Strategies for Command of Evidence Questions in the SAT® Writing Test

Strategies for Command of Evidence Questions in the SAT® Writing Test
Improve SAT writing by tackling command of evidence questions in 3 easy strategies
Strategies for Command of Evidence Questions in the SAT® Writing Test
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Important SAT Update: Transition to Digital SAT
Effective December 3, 2023, the traditional paper-and-pencil format of the SAT has been discontinued. Starting in 2024, all students are required to take the Digital SAT, ushering in substantial changes in duration, format, material coverage, and question types. This shift to the Digital SAT represents a departure from traditional testing methods. It is crucial for students, educators, and test-takers to acquaint themselves with the new examination structure. Read more about the Digital SAT here.

Command of evidence questions in the SAT® Writing exam will test your skills judging an argument and making improvements through evidence. These questions rely on your ability to find relevant evidence to support claims, construct a cohesive argument, and read and translate the data in a graph.

Types of Command of Evidence Questions

1. Select the Most Effective Introductory Evidence

This type of question focuses on introducing information, arguments, or claims through evidence. You will be asked to choose the sentence or phrase that best sets up the information. Your goal is to support the main ideas by making a strong introduction through relevant evidence.

2. Determine How Data Should Be Presented in the Passage to Mirror Data in a Graphic

These questions ask you to evaluate the best way to present the graphic’s information in the passage. It is important to read and understand the surrounding context for the sentence in question and read the graph carefully to be sure you are assessing its information accurately. Your goal is to accurately translate the information in the graphic into claims in the text.

3. Assess Possible Additions to an Argument

These questions may ask you to look at a sentence that is being considered as an addition to the passage. You must judge whether the provided sentence would effectively strengthen the information and claims in the passage or if adding it is unnecessary. These are not “yes” or “no” questions: you will also have to determine why the sentence should or should not be added to the passage. Some of these questions will have you choose which sentence to add from a list, making a selection based on which sentence would best contribute to the surrounding contexts or larger claims. These questions often focus on the author’s goals and may ask for your judgment on the best way to achieve these goals by adding additional information.

Tips for Success With Command of Evidence Questions

Test Your Answer Choices With the Surrounding Contexts

When selecting new sentences to plug into the text, it is important to acknowledge the surrounding points before bubbling in. You don’t want to make any decisions without testing the answer choice for relevance, flow, and cohesiveness alongside the rest of the paragraph. Remember that these questions evaluate your use of evidence, and for evidence to be effective, it must have valuable connections to the claims. By plugging in your answer choice, skimming the paragraph with your answer alongside the surrounding sentences, you can be sure that you chose the best option.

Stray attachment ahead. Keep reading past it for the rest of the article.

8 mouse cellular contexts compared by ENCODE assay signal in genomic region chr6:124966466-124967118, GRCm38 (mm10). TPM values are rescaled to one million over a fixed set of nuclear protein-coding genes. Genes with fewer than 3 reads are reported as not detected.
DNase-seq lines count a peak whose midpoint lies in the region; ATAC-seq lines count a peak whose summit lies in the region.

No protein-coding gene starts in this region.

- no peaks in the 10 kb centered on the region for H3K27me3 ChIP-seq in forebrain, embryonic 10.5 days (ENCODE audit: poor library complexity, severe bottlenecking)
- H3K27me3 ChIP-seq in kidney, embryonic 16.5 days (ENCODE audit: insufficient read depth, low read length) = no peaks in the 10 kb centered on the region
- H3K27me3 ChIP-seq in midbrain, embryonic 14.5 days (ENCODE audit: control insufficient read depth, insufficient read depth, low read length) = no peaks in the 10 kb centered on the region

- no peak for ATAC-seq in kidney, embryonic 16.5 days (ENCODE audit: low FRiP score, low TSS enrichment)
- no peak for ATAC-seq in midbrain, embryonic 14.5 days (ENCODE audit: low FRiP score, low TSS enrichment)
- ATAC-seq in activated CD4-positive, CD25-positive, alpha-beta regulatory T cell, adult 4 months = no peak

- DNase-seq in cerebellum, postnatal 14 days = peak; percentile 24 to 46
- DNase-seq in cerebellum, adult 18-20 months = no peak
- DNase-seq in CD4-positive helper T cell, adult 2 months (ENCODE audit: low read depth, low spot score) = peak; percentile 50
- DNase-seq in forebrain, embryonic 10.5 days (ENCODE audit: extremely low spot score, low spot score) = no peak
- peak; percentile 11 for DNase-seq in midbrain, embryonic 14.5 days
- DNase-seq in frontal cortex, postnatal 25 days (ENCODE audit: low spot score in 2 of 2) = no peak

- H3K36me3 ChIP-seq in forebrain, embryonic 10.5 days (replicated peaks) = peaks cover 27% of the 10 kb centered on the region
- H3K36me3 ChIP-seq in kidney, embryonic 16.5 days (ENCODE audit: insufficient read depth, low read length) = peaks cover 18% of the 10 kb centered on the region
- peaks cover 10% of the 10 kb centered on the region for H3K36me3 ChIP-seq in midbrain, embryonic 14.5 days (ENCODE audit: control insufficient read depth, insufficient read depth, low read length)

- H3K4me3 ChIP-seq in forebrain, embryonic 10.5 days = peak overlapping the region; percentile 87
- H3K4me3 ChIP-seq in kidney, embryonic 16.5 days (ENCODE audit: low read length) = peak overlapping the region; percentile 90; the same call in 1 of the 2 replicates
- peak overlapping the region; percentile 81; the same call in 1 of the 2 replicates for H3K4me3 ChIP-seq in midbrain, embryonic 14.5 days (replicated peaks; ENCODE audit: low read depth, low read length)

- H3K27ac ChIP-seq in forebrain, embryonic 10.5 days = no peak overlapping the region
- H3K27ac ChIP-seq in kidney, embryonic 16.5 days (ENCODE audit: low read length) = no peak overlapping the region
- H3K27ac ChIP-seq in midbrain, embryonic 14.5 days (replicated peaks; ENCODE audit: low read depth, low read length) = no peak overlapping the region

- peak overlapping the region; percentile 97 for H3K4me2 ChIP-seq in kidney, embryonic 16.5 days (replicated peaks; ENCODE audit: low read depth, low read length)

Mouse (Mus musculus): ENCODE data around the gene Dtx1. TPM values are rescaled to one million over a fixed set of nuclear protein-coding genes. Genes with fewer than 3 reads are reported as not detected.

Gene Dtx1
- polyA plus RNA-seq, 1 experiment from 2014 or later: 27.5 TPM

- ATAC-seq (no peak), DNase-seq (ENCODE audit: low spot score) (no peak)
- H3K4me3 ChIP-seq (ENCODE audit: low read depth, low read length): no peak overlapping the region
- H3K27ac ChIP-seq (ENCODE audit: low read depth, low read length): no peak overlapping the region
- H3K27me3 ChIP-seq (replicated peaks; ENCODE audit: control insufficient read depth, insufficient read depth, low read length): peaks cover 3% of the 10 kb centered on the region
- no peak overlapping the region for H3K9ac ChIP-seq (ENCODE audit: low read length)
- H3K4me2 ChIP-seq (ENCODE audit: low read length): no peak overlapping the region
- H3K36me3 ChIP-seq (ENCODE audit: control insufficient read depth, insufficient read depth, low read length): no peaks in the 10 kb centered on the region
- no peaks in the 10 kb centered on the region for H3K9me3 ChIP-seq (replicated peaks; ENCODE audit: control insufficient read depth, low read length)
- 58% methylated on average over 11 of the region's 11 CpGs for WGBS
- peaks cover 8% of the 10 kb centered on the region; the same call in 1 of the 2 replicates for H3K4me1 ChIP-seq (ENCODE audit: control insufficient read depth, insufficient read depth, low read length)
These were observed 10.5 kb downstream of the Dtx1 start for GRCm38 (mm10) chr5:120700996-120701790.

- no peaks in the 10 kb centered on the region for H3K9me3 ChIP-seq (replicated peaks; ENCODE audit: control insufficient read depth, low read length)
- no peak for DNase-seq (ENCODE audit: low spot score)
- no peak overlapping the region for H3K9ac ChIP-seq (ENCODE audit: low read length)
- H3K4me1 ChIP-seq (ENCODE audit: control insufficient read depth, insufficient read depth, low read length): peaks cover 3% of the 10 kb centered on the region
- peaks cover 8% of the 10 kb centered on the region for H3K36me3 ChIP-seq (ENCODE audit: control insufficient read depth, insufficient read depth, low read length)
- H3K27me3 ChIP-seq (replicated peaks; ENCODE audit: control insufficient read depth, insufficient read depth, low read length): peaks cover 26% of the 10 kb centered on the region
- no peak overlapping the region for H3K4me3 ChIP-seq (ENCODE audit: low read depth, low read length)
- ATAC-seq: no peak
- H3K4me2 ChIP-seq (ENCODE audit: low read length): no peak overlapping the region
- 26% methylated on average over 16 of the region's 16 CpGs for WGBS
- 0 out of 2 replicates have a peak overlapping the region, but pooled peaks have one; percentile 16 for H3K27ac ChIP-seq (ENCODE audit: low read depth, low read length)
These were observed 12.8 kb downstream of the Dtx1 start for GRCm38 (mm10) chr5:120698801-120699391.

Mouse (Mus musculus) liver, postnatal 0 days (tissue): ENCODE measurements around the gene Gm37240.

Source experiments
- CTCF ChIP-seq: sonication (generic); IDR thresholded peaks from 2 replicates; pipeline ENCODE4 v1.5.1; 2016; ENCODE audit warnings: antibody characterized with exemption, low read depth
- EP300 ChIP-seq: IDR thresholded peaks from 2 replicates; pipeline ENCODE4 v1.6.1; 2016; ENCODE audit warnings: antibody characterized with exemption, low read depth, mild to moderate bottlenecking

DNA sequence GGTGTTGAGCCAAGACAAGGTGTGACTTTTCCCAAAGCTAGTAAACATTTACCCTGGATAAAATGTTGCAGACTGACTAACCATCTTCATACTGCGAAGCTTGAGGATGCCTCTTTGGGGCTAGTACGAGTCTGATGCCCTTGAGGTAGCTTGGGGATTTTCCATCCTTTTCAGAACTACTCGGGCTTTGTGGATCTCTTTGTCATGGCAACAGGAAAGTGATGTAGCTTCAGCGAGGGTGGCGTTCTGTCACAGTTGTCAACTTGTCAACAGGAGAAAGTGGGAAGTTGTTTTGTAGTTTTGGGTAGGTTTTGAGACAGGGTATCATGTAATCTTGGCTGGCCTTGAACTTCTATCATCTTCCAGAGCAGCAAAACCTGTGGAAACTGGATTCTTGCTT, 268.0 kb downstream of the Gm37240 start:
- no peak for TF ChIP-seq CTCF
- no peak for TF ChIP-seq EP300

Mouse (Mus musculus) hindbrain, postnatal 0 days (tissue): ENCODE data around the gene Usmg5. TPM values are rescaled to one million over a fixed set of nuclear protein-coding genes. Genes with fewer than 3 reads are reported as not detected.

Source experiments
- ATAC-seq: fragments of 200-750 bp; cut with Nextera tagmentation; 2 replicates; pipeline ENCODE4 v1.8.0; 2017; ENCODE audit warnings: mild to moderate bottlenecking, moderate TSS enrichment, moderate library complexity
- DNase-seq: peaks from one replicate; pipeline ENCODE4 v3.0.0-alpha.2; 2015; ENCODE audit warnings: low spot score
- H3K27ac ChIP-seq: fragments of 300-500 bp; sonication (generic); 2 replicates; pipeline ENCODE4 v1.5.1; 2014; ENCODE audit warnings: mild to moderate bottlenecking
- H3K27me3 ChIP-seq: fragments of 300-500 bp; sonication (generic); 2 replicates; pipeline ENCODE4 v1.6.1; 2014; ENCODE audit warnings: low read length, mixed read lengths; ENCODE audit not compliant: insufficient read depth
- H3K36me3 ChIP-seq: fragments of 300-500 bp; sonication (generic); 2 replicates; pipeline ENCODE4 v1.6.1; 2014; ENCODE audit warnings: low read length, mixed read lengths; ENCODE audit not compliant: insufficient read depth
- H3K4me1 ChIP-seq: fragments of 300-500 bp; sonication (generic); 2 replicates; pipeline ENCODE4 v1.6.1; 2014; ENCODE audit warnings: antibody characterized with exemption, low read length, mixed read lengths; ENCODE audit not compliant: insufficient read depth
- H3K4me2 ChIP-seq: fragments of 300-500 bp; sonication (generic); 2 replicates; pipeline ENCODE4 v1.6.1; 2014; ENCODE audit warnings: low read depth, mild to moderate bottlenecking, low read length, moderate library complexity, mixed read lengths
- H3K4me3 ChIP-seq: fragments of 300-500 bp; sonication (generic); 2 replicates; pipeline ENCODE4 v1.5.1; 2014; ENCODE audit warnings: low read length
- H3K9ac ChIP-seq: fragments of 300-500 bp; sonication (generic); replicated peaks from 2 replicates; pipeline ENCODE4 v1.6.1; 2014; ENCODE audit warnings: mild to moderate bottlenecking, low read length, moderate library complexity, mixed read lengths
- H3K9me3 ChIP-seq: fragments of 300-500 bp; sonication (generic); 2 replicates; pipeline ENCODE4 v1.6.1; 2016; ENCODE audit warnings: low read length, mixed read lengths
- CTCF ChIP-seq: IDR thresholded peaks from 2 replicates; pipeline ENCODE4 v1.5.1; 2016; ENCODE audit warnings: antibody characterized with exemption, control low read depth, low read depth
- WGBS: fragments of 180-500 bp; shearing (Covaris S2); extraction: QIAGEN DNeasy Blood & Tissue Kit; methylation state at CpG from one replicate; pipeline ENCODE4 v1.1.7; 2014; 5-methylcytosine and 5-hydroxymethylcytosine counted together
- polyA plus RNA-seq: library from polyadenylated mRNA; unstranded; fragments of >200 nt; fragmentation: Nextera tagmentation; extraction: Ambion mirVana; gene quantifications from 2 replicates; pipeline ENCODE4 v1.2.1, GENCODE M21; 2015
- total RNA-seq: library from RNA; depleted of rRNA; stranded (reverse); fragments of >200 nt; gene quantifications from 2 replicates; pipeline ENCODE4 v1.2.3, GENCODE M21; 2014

Dedicate part of your preparation to your reading comprehension skills.

To make decisions about improving evidence, you should understand where the author’s claims occur and how the text presents evidence. You can create a strong foundation for understanding how to introduce evidence, assess data, or add evidence by developing your reading comprehension skills. Practice reading carefully with a focus on how the author supports their claims. Doing so can set you up for success when evaluating improvements within an argument.

Pay Attention to the Details

Silly mistakes are easy to make if you ignore small details in the Writing test. None of the sentences in question exist as isolated events. The evidence you utilize or judge may be tethered to a specified claim, but it is also interacting with the rest of the argument presented in the passage. It is important to pay attention to small details, like repetitions and tone, to ensure your evidence is precise and effective. Paying attention to the details is especially important for the command of evidence questions that rely on your understanding of the graphics.

Find Support for Your Choices in the Passage 

Base your answer choices on what you know from the passage, and it is a good idea to check your work by noting support for your answers in the text. Ground your conclusions in the text itself. Your use of evidence should support the text, and the text should also support your evidence.

As you prepare for the Writing section of the SAT exam, consider these tips for the command of evidence questions. You can practice recognizing this question type and implement the strategies through UWorld’s SAT Prep course. The performance tracking tools available can help you pinpoint areas of improvement, and our study tools (like detailed explanations and thousands of practice problems) will help you achieve your goal score!

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